Mandatory High-Viz: The Background

The MAG Office has received a number of queries relating to the possible mandatory use of high visibility clothing by riders. There appears to be some confusion about the nature and extent of the proposal.

First up, let’s get one thing straight: MAG Ireland is not against the use of high visibility clothing.

We say: “Let the rider decide”

MAG Ireland opposes only the mandatory use of high visibility clothing as an unjustified and questionable “solution” to the problem of drivers failing to properly look for vulnerable road users.

So, where did all this mandatory business come from?
Well, the original proposal for mandatory high visibility clothing was contained in the draft National Motorcycle Safety Action Plan published in April 2009 by the RSA. That proposal read as follows;

Action No. 30. Introduce regulations for the mandatory wearing of sleeved high visibility upper body clothing for rider and pillion passenger.

MAG Ireland made a formal submission to the RSA as part of the consultation process in which we explained our opposition to the compulsory aspect.

However, the RSA went ahead and implemented the proposal in the final version of the plan which it published in 2010. In this post consultation version of the plan, the RSA states it’s aim is firstly to increase voluntary use of high visibility clothing from it’s current level of 40% of riders to 75%. Here is the relevant quote from the current plan;

High visibility clothing

4.4.3 The recent surveys commissioned by the Road Safety Authority and conducted across the Irish Republic have reported high visibility clothing wearing rates of approximately 40% by motorcyclists. It is notable however that there are significant variations between the larger cities where wearing rates are higher and regional towns where rates are substantially lower. In addition the surveys have identified that, on average, almost 50% of high visibility clothing is obscured, for example by a “back-pack”.

4.4.4 The Motorcycle Safety Action Plan will seek to address the variation in wearing rates and improve overall rates, especially outside the larger cities and to reduce the incidence of obscured high visibility clothing. The Motorcycle Action Plan will increase wearing of high-visibility clothing by motorcyclists from 40% to 75%.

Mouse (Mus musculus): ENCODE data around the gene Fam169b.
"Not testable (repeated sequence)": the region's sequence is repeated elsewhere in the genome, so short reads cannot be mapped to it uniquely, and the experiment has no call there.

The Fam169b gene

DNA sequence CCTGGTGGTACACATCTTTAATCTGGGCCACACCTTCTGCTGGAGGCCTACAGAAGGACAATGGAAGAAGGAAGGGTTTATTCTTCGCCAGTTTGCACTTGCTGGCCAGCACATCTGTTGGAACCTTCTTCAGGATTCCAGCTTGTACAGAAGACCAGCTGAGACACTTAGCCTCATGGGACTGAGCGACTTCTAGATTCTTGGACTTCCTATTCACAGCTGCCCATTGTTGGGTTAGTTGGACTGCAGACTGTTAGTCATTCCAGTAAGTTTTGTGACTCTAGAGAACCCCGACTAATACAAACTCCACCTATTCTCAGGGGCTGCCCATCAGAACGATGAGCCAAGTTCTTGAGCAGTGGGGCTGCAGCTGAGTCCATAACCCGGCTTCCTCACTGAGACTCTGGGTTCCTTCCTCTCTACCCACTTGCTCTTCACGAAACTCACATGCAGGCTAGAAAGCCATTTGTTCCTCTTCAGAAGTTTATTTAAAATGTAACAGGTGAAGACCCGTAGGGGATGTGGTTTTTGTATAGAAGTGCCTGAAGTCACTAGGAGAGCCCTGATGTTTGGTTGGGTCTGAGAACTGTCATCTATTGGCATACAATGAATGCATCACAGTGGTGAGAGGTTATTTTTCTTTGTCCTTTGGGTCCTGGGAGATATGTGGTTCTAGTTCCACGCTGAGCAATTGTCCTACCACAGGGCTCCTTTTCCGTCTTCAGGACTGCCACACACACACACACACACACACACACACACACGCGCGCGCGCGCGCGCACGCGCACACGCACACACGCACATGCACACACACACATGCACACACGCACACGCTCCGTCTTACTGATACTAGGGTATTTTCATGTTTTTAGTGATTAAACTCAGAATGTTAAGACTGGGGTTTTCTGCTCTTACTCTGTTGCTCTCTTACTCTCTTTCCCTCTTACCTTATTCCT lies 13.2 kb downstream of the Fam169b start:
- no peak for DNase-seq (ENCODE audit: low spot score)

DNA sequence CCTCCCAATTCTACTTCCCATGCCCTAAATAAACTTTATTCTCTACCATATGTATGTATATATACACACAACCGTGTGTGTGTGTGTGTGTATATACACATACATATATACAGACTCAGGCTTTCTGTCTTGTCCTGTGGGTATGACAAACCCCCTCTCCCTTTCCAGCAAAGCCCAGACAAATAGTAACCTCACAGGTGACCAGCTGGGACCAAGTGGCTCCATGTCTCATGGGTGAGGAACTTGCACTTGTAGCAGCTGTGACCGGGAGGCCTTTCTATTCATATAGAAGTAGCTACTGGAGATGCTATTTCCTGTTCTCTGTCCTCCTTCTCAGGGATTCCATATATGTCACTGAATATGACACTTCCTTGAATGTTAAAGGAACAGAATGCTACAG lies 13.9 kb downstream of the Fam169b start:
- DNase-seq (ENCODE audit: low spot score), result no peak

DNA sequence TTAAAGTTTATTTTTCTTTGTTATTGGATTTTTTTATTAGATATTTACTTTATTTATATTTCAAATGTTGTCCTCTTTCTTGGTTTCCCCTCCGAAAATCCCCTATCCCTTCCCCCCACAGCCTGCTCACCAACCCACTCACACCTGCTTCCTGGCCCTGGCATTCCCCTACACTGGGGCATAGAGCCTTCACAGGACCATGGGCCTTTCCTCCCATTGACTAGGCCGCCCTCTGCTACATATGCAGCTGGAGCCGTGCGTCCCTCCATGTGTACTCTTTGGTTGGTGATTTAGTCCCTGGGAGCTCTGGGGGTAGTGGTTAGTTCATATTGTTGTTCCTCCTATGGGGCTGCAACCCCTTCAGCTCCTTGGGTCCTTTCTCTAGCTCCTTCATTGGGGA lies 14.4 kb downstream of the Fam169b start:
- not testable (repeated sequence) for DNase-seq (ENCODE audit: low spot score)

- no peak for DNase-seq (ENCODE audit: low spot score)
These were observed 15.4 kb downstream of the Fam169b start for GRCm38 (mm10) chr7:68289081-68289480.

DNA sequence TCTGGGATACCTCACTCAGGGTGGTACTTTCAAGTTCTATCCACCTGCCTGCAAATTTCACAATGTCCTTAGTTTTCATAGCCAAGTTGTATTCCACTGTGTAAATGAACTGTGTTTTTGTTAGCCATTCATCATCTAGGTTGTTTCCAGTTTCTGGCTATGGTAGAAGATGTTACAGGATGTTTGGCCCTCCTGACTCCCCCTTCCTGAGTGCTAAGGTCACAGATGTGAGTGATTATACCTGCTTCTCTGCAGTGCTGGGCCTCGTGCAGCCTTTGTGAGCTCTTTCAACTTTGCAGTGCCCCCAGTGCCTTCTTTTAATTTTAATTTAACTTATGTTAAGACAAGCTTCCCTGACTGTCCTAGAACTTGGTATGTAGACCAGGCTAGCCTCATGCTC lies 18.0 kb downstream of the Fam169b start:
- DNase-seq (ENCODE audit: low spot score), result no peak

However, it’s clear that the RSA has no intention of stopping there, and that compulsory high visibility clothing will be introduced. Here’s what section 4.4.5 says;

4.4.5 The Motorcycle Safety Action proposes the introduction of regulations for the mandatory wearing of high visibility upper body clothing with full sleeves for ride [sic] and pillion passenger.

Just in case there is any doubt, in section 9 of the document (the “Action Plan” itself), actions number 8, 9, and 10 refer directly to the proposal to increase voluntary use of high visibility clothing as noted above. However, it is action number 23;

“Introduce regulations for the mandatory wearing of high visibility upper body clothing.”

which shows the true intention. The proposed completion date is 4th Qtr 2014.

It is clear therefore, that the RSA have already decided on a course of action for which they cite no scientific evidence.

In fact, there is no evidence cited at all beyond a footnote referring to the “ERSO website”. Even if the ERSO website contained such evidence it would be questionable whether this would apply in the Irish context given our population dispersal & travel patterns may be significantly different to those in which any foreign study may have been carried out.

The bottom line is this: Motorcyclists are there to be seen.

MAG Ireland believes the proposal for mandatory high visibility clothing has an inherent flaw. It shifts the blame away from drivers who fail to look properly, and places it on riders who are entitled to use the roads unencumbered by so-called safety measures which are quite simply unproven. If a driver doesn’t look properly, a driver won’t see and no amount of high visibility clothing or blame shifting can ever fix that.

MAG Ireland calls on the RSA to abandon this incendiary proposal immediately, and to focus on the real cause of the problem – drivers failing to look properly before pulling out.

Footnote: MAG Ireland notes that were high visibility clothing to be made mandatory, it would still be subject to VAT at the luxury rate of 21%.